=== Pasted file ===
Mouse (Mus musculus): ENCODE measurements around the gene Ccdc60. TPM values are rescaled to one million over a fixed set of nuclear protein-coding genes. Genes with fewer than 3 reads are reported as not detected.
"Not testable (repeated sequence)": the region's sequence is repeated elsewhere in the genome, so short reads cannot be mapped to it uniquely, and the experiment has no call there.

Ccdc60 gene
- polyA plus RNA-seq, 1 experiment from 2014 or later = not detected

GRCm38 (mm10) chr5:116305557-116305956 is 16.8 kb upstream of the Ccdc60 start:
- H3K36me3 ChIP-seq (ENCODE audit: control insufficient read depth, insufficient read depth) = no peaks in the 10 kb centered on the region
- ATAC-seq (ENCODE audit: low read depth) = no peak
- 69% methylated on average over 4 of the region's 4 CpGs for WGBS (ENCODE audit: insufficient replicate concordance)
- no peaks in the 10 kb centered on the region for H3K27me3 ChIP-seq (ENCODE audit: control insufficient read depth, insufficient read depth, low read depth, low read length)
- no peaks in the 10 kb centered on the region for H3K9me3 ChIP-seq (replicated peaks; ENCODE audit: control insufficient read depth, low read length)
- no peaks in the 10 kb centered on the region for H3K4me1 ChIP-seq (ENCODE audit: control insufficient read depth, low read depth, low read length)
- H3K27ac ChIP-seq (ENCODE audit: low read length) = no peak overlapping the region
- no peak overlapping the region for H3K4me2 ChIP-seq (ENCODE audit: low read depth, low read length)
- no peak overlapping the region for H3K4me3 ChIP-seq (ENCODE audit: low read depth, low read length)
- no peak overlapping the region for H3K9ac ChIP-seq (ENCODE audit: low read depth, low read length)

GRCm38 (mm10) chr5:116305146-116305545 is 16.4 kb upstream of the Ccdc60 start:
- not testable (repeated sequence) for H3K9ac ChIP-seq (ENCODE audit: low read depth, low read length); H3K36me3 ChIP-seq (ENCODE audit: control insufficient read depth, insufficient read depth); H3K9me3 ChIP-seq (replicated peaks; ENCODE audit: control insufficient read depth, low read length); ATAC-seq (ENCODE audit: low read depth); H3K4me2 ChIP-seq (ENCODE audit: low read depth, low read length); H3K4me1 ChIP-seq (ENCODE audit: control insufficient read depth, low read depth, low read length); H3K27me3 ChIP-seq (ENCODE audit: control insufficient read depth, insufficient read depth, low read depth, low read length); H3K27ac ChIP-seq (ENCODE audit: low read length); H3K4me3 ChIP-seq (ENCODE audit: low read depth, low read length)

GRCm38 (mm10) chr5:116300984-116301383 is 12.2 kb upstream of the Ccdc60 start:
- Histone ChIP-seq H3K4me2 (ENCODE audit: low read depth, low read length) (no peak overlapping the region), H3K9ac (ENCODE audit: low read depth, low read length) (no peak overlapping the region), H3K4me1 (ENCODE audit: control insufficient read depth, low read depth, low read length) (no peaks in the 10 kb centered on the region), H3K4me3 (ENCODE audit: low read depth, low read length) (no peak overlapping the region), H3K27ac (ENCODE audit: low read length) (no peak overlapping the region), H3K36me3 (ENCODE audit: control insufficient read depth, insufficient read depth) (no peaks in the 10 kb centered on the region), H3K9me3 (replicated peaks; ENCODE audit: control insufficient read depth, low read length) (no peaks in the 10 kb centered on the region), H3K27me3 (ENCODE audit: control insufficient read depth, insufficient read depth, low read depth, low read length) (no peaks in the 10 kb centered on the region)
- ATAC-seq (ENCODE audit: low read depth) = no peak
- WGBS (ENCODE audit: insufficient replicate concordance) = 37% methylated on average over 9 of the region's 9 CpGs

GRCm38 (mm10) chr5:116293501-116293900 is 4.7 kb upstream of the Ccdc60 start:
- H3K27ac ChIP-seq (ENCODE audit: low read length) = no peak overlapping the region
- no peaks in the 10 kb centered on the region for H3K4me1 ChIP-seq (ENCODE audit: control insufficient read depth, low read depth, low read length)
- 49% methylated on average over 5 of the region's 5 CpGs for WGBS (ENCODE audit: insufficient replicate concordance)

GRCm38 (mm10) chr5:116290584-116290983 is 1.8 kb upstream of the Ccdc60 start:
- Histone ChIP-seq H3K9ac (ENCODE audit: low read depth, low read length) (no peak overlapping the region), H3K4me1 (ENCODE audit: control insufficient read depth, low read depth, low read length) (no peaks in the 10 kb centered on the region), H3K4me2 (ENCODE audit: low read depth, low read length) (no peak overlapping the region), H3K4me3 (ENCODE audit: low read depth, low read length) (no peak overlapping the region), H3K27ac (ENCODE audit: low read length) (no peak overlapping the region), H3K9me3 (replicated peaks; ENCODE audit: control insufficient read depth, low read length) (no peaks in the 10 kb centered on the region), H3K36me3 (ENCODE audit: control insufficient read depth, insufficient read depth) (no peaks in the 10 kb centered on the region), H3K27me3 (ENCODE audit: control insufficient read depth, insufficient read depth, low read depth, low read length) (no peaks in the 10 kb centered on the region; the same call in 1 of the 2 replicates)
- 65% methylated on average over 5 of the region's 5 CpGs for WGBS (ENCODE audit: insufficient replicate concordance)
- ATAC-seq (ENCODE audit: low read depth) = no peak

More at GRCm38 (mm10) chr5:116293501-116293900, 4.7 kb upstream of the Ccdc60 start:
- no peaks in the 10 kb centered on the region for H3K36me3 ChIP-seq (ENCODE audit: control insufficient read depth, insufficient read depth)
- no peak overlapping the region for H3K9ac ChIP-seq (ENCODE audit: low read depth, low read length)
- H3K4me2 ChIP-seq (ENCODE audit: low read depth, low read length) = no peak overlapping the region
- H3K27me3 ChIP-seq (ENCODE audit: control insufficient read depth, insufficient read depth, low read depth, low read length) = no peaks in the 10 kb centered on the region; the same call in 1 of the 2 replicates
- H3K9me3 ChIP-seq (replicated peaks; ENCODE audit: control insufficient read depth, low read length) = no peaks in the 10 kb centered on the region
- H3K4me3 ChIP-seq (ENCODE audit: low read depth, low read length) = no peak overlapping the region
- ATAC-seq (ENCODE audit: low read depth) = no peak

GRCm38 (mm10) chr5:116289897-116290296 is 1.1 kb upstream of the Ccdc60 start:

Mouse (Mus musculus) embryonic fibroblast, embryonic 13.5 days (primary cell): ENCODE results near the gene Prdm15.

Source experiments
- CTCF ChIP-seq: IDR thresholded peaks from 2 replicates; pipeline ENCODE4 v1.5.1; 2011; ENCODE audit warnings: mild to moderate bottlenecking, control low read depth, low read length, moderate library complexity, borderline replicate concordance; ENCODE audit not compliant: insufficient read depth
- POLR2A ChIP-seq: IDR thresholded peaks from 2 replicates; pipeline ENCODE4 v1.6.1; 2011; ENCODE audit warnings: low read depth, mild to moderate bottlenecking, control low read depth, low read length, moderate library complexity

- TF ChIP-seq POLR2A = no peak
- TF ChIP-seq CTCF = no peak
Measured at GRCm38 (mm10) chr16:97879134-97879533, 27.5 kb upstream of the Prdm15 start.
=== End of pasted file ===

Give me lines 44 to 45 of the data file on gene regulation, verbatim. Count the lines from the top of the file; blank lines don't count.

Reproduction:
- TF ChIP-seq CTCF = no peak
Measured at GRCm38 (mm10) chr16:97879134-97879533, 27.5 kb upstream of the Prdm15 start.